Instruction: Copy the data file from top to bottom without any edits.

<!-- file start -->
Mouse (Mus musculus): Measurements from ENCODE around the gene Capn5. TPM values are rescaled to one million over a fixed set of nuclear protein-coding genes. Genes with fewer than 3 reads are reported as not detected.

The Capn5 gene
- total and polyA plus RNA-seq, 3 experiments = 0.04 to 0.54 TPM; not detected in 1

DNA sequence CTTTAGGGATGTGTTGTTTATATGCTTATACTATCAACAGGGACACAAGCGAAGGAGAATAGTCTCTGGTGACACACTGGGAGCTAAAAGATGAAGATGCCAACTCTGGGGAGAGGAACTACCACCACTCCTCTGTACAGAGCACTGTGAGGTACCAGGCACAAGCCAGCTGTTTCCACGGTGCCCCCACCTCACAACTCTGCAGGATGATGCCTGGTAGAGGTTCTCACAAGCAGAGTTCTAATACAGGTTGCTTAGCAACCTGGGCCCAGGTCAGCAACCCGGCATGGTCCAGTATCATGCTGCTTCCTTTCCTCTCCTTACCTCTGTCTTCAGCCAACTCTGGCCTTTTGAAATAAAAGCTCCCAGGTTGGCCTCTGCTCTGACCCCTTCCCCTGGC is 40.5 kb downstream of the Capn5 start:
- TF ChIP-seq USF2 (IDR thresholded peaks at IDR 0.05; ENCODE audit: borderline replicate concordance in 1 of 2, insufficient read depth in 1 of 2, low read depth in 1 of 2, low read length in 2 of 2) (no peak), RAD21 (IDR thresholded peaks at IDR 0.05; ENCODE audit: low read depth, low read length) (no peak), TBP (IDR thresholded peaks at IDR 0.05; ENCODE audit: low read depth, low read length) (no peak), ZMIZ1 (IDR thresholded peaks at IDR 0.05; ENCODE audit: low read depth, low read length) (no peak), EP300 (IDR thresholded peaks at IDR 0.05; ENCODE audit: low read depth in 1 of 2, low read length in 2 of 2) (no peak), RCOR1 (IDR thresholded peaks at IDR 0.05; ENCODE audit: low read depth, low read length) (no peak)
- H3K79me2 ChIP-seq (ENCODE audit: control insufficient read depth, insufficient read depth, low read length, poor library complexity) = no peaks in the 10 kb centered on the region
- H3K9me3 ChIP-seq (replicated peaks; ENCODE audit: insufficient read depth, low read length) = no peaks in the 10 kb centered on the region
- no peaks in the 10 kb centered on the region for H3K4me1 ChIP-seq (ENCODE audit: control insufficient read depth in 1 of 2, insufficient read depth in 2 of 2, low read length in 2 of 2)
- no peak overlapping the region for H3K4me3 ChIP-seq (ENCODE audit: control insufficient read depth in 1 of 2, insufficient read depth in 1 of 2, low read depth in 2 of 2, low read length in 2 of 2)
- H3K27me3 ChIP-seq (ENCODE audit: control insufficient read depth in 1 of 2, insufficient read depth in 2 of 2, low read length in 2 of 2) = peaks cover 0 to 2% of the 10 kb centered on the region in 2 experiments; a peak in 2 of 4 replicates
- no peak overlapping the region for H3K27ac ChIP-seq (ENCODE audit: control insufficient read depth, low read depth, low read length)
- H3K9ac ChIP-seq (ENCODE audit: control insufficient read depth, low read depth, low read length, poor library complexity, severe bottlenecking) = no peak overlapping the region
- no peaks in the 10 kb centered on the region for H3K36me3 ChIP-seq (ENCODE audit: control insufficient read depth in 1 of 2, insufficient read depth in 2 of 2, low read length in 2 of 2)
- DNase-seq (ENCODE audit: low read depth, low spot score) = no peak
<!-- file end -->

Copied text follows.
Mouse (Mus musculus): Measurements from ENCODE around the gene Capn5. TPM values are rescaled to one million over a fixed set of nuclear protein-coding genes. Genes with fewer than 3 reads are reported as not detected.

The Capn5 gene
- total and polyA plus RNA-seq, 3 experiments = 0.04 to 0.54 TPM; not detected in 1

DNA sequence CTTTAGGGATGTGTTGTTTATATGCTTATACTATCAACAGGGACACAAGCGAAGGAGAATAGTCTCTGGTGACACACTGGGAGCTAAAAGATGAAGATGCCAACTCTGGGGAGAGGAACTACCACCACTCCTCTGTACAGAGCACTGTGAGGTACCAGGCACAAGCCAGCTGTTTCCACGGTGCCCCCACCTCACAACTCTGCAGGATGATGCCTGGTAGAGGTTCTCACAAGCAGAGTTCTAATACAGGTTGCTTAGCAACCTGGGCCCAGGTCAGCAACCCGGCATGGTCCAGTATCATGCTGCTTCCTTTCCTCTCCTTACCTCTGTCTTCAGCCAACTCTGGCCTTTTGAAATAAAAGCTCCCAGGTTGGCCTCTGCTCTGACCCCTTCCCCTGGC is 40.5 kb downstream of the Capn5 start:
- TF ChIP-seq USF2 (IDR thresholded peaks at IDR 0.05; ENCODE audit: borderline replicate concordance in 1 of 2, insufficient read depth in 1 of 2, low read depth in 1 of 2, low read length in 2 of 2) (no peak), RAD21 (IDR thresholded peaks at IDR 0.05; ENCODE audit: low read depth, low read length) (no peak), TBP (IDR thresholded peaks at IDR 0.05; ENCODE audit: low read depth, low read length) (no peak), ZMIZ1 (IDR thresholded peaks at IDR 0.05; ENCODE audit: low read depth, low read length) (no peak), EP300 (IDR thresholded peaks at IDR 0.05; ENCODE audit: low read depth in 1 of 2, low read length in 2 of 2) (no peak), RCOR1 (IDR thresholded peaks at IDR 0.05; ENCODE audit: low read depth, low read length) (no peak)
- H3K79me2 ChIP-seq (ENCODE audit: control insufficient read depth, insufficient read depth, low read length, poor library complexity) = no peaks in the 10 kb centered on the region
- H3K9me3 ChIP-seq (replicated peaks; ENCODE audit: insufficient read depth, low read length) = no peaks in the 10 kb centered on the region
- no peaks in the 10 kb centered on the region for H3K4me1 ChIP-seq (ENCODE audit: control insufficient read depth in 1 of 2, insufficient read depth in 2 of 2, low read length in 2 of 2)
- no peak overlapping the region for H3K4me3 ChIP-seq (ENCODE audit: control insufficient read depth in 1 of 2, insufficient read depth in 1 of 2, low read depth in 2 of 2, low read length in 2 of 2)
- H3K27me3 ChIP-seq (ENCODE audit: control insufficient read depth in 1 of 2, insufficient read depth in 2 of 2, low read length in 2 of 2) = peaks cover 0 to 2% of the 10 kb centered on the region in 2 experiments; a peak in 2 of 4 replicates
- no peak overlapping the region for H3K27ac ChIP-seq (ENCODE audit: control insufficient read depth, low read depth, low read length)
- H3K9ac ChIP-seq (ENCODE audit: control insufficient read depth, low read depth, low read length, poor library complexity, severe bottlenecking) = no peak overlapping the region
- no peaks in the 10 kb centered on the region for H3K36me3 ChIP-seq (ENCODE audit: control insufficient read depth in 1 of 2, insufficient read depth in 2 of 2, low read length in 2 of 2)
- DNase-seq (ENCODE audit: low read depth, low spot score) = no peak